David Auerbach on literature, tech, film, etc.

Tag: language (page 2 of 2)

Phenomenology of Punctuation

Raoul Hausmann, Phonetic Poem (1918)

Hello everyone and happy new years. While travelling in the last few weeks I had a conversation with the ever-acute Juliet Clark, who told me about the latest trends in editing. One piece of news is that semicolons between independent clauses are very out of fashion, even more than colons.

I was surprised, because I’ve always thought the colon was a more finicky piece of punctuation, but its more particular usage case probably has kept a place for it while the semicolon has come to seem more superfluous and easily replaced with a period. That I feel that my semicolons should not be replaced with periods (not usually, anyway) doesn’t have much bearing on the semicolon’s popularity.

I use semicolons frequently enough that they’ve taken on a particular feel for me that is at most vaguely approximated inside anyone else’s head. Even when I’m not using them, uniformity of sentence rhythm can bother me; I’ll change up sentence structure and adopt more ornate phrasing to get the feel of a semicolon’s half-pause without actually using the character itself. So for me the semicolon also has the regulative function of releasing the accumulated pressure of the monotony of seemingly repetitious sentence patterns.

(Starting sentences with conjunctions also shifts the pacing, though I never do so for the clause right after a semicolon; wouldn’t this clause seem strange starting with an “and,” stranger than if I’d used a period instead of a semicolon just now? Conjunctions need to be capitalized to look right to me when they start independent clauses.)

Reading too much of the flat, staccato American fiction of the 1980s and 1990s caused me to cling desperately to a more flowing and/or baroque style when I was growing up. It wasn’t just limited to Raymond Carver and his kin, though. I had similar negative reactions to Iris Murdoch’s prose, which seems to stick far too often to a thudding subject-verb-object windshield wiper rhythm that sets my teeth on edge. For contrast, German strictly mandate placement of parts of speech in such a way as to frequently yield free-form chaos on a word by word level, making such monotony rarer.

The vagaries of these perceptions of the flow and rhythm of punctuation are more particular than I could fully document. At least in the case of the Oxford comma, everyone knows that there’s no agreement as to how sentences with or without it should feel. But there seems to be the tacit agreement that usage of most punctuation has the same effect on speakers of the same language (well, within the same socio-economic class and dialect and geographical background and so on, but you see my point).

Which leads to the next, greater problem. Even the colon is out of fashion these days, frequently replaced by the em dash—at least when the colon’s not being given its strictest usage preceding a list or similar. And the allure of the em dash is a headache for me, because somewhere along the line I was taught that it was wrong to use an em dash just to provide a break in a sentence—like this, just now. I learned that the only proper use—and this is not a rule in Strunk and White, so it must have been a particularly insistent teacher somewhere along the line—was as a substitute for parentheses. Whichever Ancient Mariner taught me that rule was really irresponsible. Em dashes were suitable—no, required!—when using parentheses to offset an embedded clause would wrongly subordinate the clause. Parentheses were suitable for sotto voce asides or digressions, but not for crucial interjections. But I ceased to use the single, lonely em dash.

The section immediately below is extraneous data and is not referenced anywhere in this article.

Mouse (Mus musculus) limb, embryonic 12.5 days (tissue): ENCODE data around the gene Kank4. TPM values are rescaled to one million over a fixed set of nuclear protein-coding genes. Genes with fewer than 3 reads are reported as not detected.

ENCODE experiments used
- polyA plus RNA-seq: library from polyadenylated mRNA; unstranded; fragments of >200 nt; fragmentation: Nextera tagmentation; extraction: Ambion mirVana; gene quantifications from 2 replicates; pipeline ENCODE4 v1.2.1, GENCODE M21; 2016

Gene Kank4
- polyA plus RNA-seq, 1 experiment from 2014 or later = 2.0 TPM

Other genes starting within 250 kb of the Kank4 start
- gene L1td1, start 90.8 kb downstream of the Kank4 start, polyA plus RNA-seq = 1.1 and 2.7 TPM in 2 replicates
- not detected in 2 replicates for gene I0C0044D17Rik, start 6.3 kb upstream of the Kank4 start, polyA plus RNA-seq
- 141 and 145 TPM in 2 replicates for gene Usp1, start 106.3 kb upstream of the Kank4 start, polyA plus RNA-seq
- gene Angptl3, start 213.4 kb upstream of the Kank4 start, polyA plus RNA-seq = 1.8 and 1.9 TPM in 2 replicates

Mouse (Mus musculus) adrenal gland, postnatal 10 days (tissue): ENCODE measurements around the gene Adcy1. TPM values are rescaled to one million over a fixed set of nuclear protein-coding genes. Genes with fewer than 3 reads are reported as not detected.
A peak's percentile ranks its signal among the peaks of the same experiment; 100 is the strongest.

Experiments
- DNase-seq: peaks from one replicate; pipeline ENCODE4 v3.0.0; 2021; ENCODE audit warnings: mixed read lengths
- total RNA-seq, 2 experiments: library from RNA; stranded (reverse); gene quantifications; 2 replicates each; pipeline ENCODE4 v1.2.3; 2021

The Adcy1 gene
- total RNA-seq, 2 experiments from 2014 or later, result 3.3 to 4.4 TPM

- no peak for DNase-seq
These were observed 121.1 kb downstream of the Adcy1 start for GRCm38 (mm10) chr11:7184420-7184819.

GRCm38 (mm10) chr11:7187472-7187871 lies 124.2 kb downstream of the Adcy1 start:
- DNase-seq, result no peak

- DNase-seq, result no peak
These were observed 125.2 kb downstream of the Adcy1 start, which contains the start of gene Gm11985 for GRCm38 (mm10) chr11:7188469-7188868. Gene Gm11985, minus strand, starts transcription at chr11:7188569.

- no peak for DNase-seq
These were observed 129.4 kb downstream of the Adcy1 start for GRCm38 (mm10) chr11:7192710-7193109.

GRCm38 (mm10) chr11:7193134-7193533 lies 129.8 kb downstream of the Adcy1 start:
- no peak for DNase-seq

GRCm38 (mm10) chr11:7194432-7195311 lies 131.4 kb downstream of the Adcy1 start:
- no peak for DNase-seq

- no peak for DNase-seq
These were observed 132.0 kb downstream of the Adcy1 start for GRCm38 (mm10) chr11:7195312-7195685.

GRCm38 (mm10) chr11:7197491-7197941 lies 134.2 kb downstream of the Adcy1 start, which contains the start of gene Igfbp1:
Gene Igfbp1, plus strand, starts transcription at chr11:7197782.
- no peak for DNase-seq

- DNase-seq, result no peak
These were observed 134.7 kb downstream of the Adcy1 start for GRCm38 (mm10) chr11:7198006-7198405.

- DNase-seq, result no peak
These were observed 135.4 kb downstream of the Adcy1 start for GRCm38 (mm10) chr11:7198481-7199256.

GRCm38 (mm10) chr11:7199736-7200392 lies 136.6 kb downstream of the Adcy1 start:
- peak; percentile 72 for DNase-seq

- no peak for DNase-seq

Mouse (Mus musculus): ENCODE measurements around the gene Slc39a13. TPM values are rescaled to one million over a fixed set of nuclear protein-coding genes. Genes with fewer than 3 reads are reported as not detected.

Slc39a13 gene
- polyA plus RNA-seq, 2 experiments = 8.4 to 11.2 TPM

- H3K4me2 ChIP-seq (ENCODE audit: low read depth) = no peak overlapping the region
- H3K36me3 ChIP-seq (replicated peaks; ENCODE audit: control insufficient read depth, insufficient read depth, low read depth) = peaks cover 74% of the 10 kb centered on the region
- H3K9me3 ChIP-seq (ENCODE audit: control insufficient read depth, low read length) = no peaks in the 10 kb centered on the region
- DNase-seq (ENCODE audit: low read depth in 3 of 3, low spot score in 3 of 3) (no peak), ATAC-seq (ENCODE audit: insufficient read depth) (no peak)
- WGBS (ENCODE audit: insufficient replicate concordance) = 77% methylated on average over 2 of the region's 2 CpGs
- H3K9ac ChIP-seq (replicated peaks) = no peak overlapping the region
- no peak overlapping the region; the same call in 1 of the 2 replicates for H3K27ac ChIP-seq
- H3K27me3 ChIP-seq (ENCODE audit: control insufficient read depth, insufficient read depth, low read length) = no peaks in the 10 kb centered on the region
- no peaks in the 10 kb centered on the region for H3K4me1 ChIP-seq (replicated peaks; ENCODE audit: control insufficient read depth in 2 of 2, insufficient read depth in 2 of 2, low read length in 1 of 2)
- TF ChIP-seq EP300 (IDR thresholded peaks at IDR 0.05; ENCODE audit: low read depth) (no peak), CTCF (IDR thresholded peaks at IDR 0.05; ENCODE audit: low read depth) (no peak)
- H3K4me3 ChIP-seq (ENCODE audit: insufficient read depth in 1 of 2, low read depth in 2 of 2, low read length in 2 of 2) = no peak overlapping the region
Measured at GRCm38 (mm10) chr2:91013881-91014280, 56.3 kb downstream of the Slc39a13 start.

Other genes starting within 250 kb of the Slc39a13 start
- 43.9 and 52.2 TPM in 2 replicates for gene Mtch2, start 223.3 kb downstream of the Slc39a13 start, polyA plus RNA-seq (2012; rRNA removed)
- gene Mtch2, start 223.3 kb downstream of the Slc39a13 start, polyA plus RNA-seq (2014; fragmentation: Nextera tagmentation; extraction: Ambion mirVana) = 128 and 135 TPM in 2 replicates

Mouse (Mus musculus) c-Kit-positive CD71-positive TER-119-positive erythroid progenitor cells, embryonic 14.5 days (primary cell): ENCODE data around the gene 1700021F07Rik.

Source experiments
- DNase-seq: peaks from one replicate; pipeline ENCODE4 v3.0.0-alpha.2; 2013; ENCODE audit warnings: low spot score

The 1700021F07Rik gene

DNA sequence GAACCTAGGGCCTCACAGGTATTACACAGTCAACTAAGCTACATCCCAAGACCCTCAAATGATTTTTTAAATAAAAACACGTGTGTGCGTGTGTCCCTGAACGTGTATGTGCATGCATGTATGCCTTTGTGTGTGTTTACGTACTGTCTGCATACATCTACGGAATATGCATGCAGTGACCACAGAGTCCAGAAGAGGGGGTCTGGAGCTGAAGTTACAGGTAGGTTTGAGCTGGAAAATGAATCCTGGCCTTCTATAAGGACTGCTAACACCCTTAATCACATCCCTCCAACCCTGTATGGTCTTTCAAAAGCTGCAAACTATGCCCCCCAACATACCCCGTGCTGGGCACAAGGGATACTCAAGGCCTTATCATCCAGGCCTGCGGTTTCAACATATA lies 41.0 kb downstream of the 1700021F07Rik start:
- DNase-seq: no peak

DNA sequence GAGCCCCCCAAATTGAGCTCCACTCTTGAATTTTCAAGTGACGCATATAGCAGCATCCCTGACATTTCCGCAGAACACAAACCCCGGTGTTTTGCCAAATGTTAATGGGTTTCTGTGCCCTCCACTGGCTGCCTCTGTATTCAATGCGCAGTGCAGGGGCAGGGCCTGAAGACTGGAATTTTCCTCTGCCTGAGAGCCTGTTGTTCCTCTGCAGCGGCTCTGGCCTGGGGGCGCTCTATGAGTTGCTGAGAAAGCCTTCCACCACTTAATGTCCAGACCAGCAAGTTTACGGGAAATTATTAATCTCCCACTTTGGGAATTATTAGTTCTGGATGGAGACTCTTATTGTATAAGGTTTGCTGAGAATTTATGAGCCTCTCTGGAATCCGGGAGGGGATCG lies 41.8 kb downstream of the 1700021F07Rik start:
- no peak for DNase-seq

Unfortunately, the persistent sense that a single em dash was wrong-headed blinded me to the sense of it in prose over the years. Instead of having some sort of mental sense of a pause or a break, I’d just think “Whoop, casually incorrect usage” and proceed on. By never using it in my own writing, I didn’t gain any sense of how it shaped prose from the inside, and so it remained a mystery marker in others’ prose, never gaining a rightful sense of place in the lexicon of punctuation.

So now, much later on, I’m left having very little feel for how an unpaired em dash affects the flow of a sentence, or at least a feel that is vastly different from that of most people’s. When the punctuation is aberrant anyway—as in Tristram Shandy, say, or in Celine, which is probably where I first was preoccupied by the visual and phenomenological effects of punctuation on verbal pacing—it’s not such a problem, but in everyday writing, I’m left missing part of the sensus communis.

Of course this argument could be extended to all sorts of words and phrases as well….

Stanley Cavell and Timothy Williamson: Must We Mean What We Say? And How?

This is an extension of earlier thoughts on Wittgenstein, and particularly about how philosophers think of meaning and to what extent culture gets involved in it. I want to contrast Stanley Cavell, for whom culture is very nearly the starting point of philosophical investigation, and Timothy Williamson, for whom it seems to be a recurrent nuisance. Both claim very different aspects of Wittgenstein for their own projects. I side with Cavell.

“Must We Mean What We Say?” is very early Cavell, dating from 1957, before he had gotten his PhD. I am not sure how widely read it is today, because it is written in the argot of the Ordinary Language Philosophy of the time (Cavell was a student of J.L. Austin’s). Although the essay goes far beyond Austin in its underlying concerns, Cavell is still working within an orthodoxy that he would soon transcend.

The signs are clearly already there, as Cavell concertedly links the technical aspects of Wittgenstein and Ordinary Language Philosophy to looser concerns of art, literature, and taste. He yokes the ideas of language games and social practice to somewhat Kantian ideas about the experience of art, beauty, and meaning. His skill in doing so is already manifest. His employment of technical discourse (here Wittgenstein, elsewhere psychoanalysis) never overshadows the literary humanist sense that comes to the forefront in his later work; Cavell fits in my mind next to William Empson, Erich Auerbach and Northrop Frye rather than to Austin or Ryle.